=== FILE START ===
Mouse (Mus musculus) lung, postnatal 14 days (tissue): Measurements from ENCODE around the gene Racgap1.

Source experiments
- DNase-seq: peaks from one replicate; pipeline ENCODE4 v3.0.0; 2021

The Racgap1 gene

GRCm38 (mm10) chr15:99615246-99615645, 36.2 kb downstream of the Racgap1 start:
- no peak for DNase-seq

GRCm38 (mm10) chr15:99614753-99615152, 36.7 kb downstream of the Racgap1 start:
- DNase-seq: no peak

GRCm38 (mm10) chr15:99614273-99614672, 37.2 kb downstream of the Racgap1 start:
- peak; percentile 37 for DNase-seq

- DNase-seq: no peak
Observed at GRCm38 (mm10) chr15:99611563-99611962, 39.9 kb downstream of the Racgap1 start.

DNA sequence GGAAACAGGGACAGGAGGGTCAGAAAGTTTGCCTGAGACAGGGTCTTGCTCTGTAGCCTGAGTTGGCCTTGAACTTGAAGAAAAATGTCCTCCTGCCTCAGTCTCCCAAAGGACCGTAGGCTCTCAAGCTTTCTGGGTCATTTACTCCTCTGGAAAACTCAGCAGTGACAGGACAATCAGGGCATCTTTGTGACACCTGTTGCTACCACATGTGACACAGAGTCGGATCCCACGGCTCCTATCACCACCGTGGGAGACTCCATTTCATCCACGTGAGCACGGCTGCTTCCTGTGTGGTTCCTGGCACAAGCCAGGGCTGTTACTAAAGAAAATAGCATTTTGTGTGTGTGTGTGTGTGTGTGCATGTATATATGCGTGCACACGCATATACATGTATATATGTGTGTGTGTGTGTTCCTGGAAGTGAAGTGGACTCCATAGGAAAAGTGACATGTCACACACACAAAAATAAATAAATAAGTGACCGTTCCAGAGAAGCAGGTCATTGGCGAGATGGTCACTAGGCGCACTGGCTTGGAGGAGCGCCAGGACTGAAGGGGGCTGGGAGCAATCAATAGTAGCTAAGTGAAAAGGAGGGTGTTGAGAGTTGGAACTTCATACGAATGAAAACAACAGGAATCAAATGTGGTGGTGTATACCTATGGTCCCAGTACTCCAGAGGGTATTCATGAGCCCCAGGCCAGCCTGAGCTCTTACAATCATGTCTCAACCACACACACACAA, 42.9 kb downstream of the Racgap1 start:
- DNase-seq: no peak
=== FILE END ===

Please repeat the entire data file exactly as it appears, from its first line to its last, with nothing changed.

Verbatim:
Mouse (Mus musculus) lung, postnatal 14 days (tissue): Measurements from ENCODE around the gene Racgap1.

Source experiments
- DNase-seq: peaks from one replicate; pipeline ENCODE4 v3.0.0; 2021

The Racgap1 gene

GRCm38 (mm10) chr15:99615246-99615645, 36.2 kb downstream of the Racgap1 start:
- no peak for DNase-seq

GRCm38 (mm10) chr15:99614753-99615152, 36.7 kb downstream of the Racgap1 start:
- DNase-seq: no peak

GRCm38 (mm10) chr15:99614273-99614672, 37.2 kb downstream of the Racgap1 start:
- peak; percentile 37 for DNase-seq

- DNase-seq: no peak
Observed at GRCm38 (mm10) chr15:99611563-99611962, 39.9 kb downstream of the Racgap1 start.

DNA sequence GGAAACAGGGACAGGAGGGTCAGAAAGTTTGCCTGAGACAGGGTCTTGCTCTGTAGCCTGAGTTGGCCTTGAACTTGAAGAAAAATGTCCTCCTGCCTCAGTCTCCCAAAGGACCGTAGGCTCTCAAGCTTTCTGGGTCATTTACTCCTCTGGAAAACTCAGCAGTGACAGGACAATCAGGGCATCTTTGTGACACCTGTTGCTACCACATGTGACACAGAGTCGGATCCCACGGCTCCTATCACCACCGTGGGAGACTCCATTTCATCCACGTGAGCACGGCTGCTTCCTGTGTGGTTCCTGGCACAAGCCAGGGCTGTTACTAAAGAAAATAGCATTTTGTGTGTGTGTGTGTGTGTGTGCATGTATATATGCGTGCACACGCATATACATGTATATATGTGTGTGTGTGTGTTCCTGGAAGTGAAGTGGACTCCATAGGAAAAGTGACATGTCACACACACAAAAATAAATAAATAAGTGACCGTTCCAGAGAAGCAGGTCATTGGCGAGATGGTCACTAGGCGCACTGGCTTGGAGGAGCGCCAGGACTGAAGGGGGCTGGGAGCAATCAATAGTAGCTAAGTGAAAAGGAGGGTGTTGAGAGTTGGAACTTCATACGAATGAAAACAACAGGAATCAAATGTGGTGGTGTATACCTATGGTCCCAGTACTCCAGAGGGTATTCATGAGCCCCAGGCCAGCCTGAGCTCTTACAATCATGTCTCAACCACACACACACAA, 42.9 kb downstream of the Racgap1 start:
- DNase-seq: no peak